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RE: Finalised Glossary Definitions

From: Mark Jones <jones@research.att.com>
Date: Tue, 20 Mar 2001 11:04:28 -0500 (EST)
Message-Id: <200103201604.LAA23943@glad.research.att.com>
To: jones@research.att.com, moreau@crf.canon.fr, skw@hplb.hpl.hp.com
Cc: frystyk@microsoft.com, xml-dist-app@w3.org
Comments at end.

	From: "Williams, Stuart" <skw@hplb.hpl.hp.com>
	To: "'Mark Jones'" <jones@research.att.com>, moreau@crf.canon.fr
	Cc: frystyk@microsoft.com, xml-dist-app@w3.org
	Subject: RE: Finalised Glossary Definitions
	Date: Tue, 20 Mar 2001 14:33:11 -0000

	Hi Mark,

	> -----Original Message-----
	> From: Mark Jones [mailto:jones@research.att.com]
	> Sent: 20 March 2001 14:17
	> To: jones@research.att.com; moreau@crf.canon.fr
	> Cc: frystyk@microsoft.com; skw@hplb.hpl.hp.com; xml-dist-app@w3.org
	> Subject: Re: Finalised Glossary Definitions
	> 
	> 
	> 	From moreau@crf.canon.fr Tue Mar 20 03:53 EST 2001
	> 	Delivered-To: jones@research.att.com
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	> 	Date: Tue, 20 Mar 2001 09:52:59 +0100
	> 	From: "Jean-Jacques Moreau" <moreau@crf.canon.fr>
	> 	X-Accept-Language: en,fr
	> 	MIME-Version: 1.0
	> 	To: Mark Jones <jones@research.att.com>
	> 	Cc: frystyk@microsoft.com, skw@hplb.hpl.hp.com,
	> 	        "xml-dist-app@w3.org" <xml-dist-app@w3.org>
	> 	Subject: Re: Finalised Glossary Definitions
	> 	Content-Transfer-Encoding: 7bit
	> 
	> 	Mark Jones wrote:
	> 
	> 	> My problem, particularly for talking about the processing model,
	is
	> 	> that I need terms for
	> 	>
	> 	> (1) "the thing that knows enough about the semantics of a block
	(given
	> 	>     its tag) to map it to a thing that implements a very specific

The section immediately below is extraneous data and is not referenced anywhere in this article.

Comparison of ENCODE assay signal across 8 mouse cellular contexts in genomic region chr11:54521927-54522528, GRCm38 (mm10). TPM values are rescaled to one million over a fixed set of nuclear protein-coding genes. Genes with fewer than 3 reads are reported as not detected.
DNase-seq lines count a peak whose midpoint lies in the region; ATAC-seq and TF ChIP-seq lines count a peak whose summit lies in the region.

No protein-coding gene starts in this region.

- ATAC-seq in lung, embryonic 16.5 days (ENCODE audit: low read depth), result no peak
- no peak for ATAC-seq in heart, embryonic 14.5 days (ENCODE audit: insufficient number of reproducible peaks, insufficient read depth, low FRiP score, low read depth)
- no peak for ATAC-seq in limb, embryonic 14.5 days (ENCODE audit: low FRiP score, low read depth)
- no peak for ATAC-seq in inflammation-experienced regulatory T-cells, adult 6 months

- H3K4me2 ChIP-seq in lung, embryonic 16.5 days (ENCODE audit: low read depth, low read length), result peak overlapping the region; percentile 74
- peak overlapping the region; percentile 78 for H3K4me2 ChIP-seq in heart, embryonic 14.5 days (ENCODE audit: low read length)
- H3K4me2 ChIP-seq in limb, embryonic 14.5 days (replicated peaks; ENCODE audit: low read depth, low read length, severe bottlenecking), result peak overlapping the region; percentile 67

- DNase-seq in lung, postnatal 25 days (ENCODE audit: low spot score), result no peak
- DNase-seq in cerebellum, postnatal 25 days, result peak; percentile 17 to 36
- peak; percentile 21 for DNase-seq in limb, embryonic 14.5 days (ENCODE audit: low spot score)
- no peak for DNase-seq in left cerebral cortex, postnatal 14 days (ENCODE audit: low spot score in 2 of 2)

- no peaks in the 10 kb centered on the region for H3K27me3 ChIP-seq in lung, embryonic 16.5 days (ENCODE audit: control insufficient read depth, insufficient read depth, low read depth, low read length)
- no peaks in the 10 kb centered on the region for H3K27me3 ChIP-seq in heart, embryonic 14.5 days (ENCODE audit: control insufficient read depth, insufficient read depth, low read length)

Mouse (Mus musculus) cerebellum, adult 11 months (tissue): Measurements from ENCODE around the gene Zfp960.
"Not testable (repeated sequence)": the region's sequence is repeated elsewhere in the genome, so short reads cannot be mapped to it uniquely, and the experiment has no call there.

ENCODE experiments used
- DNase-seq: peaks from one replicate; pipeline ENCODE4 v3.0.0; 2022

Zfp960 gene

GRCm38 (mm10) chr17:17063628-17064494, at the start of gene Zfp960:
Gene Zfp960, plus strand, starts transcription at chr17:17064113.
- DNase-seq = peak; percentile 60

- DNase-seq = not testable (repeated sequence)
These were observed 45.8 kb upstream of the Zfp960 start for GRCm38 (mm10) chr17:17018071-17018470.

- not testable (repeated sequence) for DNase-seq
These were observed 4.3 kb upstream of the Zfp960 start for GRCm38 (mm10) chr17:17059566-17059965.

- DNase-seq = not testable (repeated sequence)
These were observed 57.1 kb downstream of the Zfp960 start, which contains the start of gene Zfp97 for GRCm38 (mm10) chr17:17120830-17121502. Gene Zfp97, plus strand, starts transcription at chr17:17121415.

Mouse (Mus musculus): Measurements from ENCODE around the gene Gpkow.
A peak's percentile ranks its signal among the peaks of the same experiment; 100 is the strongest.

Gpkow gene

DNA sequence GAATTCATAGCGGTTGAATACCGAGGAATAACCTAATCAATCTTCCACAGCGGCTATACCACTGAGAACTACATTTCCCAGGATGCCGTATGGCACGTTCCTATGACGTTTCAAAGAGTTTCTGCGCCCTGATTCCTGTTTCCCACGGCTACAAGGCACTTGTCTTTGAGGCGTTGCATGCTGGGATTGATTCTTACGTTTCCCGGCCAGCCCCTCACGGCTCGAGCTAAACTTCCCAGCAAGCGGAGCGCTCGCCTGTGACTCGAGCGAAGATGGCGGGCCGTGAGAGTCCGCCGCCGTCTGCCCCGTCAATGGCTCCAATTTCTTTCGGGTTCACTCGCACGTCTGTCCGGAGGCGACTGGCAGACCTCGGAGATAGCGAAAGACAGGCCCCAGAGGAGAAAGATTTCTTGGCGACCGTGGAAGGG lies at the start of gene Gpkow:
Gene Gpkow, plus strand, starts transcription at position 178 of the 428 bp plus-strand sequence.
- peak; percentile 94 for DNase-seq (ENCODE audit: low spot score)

> 	>     piece of behavior"
	> 	>
	> 	> (2) "the thing that implements a very specific piece of behavior
	given
	> 	>     a block"
	> 	>
	> 	> I think of (1) as a module, something like a class in programming
	> 	> language terms.  I think of (2) as a handler, something like a
	method
	> 	> name.
	> 	>
	> 	> If we make (1) the whole processor and (2) a handler, then it
	raises
	> 	> the question about how the processor came to know enough about the
	> 	> semantics of things (blocks, behavior, etc.) to make such a
	> 	> determination. [...]
	> 
	> 	Mark, I am wondering why (1) would have to know "about the semantics

	>	of a block" to do any sort of dispatching. After all, a Web browser
	does 
	> 	not know anything about the semantics of a particular MIME document,
	and is 
	> 	nevertheless capable of firing up the appropriate plugin. Why would 
	>	block dispatching be different?
	> 
	> 	Jean-Jacques.
	> 
	> 
	> Some blocks will indeed represent declarative info Other blocks,
	> including RPC blocks, are best seen as encoding some kind of intended
	> semantics (order a book from Amazon, etc.).  The processor determines
	> a handler based on the block tag.  My point was just that a processor,
	> right out of the box, doesn't know anything about such mappings.  It
	> is only when a specific module is added to the processor, that it gets
	> parameterized with this mapping.  It is the module that inherently
	> knows about the mapping.
	> 
	> --mark